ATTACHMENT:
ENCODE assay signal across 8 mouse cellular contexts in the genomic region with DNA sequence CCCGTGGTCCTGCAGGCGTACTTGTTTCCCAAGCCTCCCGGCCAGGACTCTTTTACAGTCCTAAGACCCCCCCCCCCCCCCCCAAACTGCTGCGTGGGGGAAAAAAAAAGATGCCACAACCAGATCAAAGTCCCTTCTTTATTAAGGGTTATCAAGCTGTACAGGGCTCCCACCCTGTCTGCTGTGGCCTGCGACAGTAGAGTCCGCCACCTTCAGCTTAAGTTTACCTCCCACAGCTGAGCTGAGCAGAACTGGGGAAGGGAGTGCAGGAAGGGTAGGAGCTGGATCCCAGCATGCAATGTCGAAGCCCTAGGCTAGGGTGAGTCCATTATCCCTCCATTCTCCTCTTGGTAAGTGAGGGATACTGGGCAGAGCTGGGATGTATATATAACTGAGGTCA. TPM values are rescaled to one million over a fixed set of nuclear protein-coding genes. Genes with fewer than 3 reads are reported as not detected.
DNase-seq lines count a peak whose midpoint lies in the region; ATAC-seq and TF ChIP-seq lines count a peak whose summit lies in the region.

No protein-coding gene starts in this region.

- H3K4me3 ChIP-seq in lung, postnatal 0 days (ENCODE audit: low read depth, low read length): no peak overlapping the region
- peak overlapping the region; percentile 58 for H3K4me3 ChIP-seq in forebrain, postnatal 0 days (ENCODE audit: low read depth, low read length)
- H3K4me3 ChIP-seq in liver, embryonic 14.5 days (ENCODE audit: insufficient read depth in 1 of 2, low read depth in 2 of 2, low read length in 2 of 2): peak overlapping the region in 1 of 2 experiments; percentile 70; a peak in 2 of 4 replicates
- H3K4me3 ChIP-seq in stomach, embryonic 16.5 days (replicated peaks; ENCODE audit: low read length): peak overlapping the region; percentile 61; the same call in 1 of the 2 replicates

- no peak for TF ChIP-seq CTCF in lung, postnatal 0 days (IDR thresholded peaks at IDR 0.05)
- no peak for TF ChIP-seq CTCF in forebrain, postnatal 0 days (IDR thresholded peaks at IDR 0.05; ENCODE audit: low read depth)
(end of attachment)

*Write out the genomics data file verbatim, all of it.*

ENCODE assay signal across 8 mouse cellular contexts in the genomic region with DNA sequence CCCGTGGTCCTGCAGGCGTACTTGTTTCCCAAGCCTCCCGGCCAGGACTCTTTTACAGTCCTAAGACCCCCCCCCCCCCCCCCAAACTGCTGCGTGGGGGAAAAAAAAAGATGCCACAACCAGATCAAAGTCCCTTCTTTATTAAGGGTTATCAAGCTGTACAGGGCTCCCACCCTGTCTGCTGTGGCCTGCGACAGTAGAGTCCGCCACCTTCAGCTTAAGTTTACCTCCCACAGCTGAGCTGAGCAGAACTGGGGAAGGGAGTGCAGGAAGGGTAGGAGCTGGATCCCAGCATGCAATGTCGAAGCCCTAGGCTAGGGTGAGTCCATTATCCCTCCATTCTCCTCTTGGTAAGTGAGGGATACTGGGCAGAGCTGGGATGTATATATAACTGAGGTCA. TPM values are rescaled to one million over a fixed set of nuclear protein-coding genes. Genes with fewer than 3 reads are reported as not detected.
DNase-seq lines count a peak whose midpoint lies in the region; ATAC-seq and TF ChIP-seq lines count a peak whose summit lies in the region.

No protein-coding gene starts in this region.

- H3K4me3 ChIP-seq in lung, postnatal 0 days (ENCODE audit: low read depth, low read length): no peak overlapping the region
- peak overlapping the region; percentile 58 for H3K4me3 ChIP-seq in forebrain, postnatal 0 days (ENCODE audit: low read depth, low read length)
- H3K4me3 ChIP-seq in liver, embryonic 14.5 days (ENCODE audit: insufficient read depth in 1 of 2, low read depth in 2 of 2, low read length in 2 of 2): peak overlapping the region in 1 of 2 experiments; percentile 70; a peak in 2 of 4 replicates
- H3K4me3 ChIP-seq in stomach, embryonic 16.5 days (replicated peaks; ENCODE audit: low read length): peak overlapping the region; percentile 61; the same call in 1 of the 2 replicates

- no peak for TF ChIP-seq CTCF in lung, postnatal 0 days (IDR thresholded peaks at IDR 0.05)
- no peak for TF ChIP-seq CTCF in forebrain, postnatal 0 days (IDR thresholded peaks at IDR 0.05; ENCODE audit: low read depth)